Home Mortgage Disclosure Act Reform Proposed

How HMDA Reform Can Help You Buy a House

Home Mortgage Disclosure Act Reform Proposed
October 30, 2014

The Home Mortgage Disclosure Act (HMDA) was enacted in 1975 to gather information from lenders regarding mortgage loans and loan applications. The intent was to verify that lenders were providing proper access to credit in their communities. A later expansion was designed to verify that financial institutions were not engaging in discriminatory or improper home lending practices.

While the HMDA database is helpful, it contains gaps in information and is fairly cumbersome to use. The reporting requirements are also uneven, as banks and non-bank mortgage lenders have different thresholds. Nevertheless, it contains useful information from over 7,400 financial institutions, covering almost 19 million home loans and applications.

The Dodd-Frank reform legislation that created the Consumer Finance Protection Bureau (CFPB) gave the CFPB the authority to expand and refine the data in the HMDA to understand aspects of the mortgage market better. In plain English, this means collect more and better data so regulators and legislators can spot dangerous practices and take action to prevent housing bubbles and crashes in the future.

The public comment phase on the proposed reforms just closed at the end of October. They can be roughly divided into these categories:

  • Simplify Reporting Practices – The CFPB intends to standardize the reporting requirements and make electronic reporting easier. Presumably, a simpler process will lead to full compliance and less incomplete information.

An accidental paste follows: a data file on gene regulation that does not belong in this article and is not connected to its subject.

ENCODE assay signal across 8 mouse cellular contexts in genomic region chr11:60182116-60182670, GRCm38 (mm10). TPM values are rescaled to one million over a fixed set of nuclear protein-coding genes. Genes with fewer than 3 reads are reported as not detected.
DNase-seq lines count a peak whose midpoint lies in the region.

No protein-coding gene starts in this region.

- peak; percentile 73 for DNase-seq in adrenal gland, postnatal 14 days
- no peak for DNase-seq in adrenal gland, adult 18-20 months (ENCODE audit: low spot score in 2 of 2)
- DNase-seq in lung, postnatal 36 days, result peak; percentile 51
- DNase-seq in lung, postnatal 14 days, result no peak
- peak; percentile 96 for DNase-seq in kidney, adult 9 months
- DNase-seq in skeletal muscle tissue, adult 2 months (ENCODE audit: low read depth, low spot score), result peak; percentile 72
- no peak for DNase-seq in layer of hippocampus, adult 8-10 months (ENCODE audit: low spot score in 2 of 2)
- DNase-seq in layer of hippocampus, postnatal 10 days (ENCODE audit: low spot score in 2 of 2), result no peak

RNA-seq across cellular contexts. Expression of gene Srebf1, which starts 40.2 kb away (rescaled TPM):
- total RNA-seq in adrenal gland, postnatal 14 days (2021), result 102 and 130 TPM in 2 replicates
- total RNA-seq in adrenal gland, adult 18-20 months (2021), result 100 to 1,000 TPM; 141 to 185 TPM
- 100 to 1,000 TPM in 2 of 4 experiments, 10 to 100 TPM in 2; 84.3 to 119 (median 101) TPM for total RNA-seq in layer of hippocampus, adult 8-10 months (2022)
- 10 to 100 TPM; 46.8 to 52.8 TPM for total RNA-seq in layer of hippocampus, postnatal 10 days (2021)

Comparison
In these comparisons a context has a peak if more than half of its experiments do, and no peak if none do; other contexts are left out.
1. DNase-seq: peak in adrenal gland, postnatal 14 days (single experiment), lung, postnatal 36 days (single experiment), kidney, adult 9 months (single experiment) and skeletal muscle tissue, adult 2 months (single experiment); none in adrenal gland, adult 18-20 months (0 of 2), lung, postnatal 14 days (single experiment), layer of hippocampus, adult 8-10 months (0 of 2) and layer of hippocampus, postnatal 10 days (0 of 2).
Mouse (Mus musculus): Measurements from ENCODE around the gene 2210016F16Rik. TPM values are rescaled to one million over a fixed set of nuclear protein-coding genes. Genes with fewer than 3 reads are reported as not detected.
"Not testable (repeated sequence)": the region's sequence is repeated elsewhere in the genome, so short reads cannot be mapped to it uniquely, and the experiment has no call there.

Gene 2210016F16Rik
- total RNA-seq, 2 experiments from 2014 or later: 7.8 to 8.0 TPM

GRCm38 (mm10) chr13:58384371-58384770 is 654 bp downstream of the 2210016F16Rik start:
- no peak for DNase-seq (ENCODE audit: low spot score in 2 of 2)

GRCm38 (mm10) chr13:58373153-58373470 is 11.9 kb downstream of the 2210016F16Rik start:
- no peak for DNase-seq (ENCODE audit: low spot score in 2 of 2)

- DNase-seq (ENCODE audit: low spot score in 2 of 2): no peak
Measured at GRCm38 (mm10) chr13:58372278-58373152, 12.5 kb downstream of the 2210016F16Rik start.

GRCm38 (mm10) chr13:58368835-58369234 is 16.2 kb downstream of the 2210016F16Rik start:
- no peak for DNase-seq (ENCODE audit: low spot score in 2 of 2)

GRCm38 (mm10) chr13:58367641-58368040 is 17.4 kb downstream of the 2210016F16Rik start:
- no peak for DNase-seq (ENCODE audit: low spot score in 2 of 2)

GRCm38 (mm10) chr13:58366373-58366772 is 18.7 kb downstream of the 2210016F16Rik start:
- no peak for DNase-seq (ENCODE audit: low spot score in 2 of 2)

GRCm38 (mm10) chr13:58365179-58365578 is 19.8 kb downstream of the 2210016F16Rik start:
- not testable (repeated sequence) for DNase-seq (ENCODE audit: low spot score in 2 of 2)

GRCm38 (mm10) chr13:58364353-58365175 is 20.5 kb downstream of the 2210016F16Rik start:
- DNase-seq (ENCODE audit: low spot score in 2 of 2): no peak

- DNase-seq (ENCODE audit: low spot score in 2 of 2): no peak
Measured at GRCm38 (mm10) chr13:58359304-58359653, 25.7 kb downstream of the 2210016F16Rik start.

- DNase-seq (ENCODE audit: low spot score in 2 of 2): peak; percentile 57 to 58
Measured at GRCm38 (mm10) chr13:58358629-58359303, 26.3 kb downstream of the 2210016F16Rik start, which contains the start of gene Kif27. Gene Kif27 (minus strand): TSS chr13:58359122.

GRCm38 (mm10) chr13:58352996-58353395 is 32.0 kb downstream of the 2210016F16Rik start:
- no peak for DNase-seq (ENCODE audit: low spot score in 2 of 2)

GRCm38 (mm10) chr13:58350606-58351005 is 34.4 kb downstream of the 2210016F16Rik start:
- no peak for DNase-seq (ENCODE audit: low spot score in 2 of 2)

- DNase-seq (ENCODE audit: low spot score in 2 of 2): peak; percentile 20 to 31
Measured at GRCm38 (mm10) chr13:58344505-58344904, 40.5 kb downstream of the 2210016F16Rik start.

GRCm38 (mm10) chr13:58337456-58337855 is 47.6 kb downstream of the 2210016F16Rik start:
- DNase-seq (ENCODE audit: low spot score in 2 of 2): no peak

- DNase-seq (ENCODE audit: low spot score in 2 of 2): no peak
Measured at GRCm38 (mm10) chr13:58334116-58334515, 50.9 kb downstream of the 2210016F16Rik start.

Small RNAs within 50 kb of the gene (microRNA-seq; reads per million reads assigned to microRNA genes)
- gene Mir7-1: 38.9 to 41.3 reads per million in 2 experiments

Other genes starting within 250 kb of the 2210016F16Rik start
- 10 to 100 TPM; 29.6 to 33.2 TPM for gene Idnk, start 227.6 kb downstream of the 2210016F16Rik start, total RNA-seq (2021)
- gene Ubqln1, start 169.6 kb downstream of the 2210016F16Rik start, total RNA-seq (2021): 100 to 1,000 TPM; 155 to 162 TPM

• Expand the Reported Information – Part of the reason the existing database failed to stave off the mortgage crisis is that fundamental information is not collected, such as the loan term, property value, applicant’s age and credit score, fees, points, borrower debt/income ratios, any teaser rates, and reasons for credit denial. It is hard to spot credit that is too loose when the fundamental data necessary to prove it is not collected.

    The information changes will extend to the property as well as the borrower. Property values and construction methods are examples of that data expansion.

  • Increase Transparency – The CFPB intends to make the data available through an online tool that is easier to use. The tool extends to the public as well as industry analysts and government regulators.

When more eyeballs can access the data in an understandable form, it is more likely that poor practices will be discovered and reported.

Privacy advocates are rightfully concerned about the increased reporting and transparency requirements. The access to expanded information about a loan may make it easier to identify a specific borrower, especially when cross-referenced with other publicly available data. While this may be true, keeping the database open to public access seems more likely to make it effective and useful.

How can this reform effort help you as a potential homebuyer? Frankly, there is no guarantee that it will. Even so, by collecting data that is more useful and making it more accessible, it is more likely that discriminatory practices or issues with unusually tight localized credit will be identified.

If you are adversely affected by these practices and there is data to back up your claim, the CFPB may be able to take corrective action. You may be able to receive financing where you would not have been able to before.

However, many well-intentioned programs have gone on to further gum up the works. This reform is probably a step in the right direction, and it should be if executed properly. Let’s see what feedback the CFPB gets and if they alter their proposals as a result and whether or not privacy issues scuttle the effort or render it ineffective.

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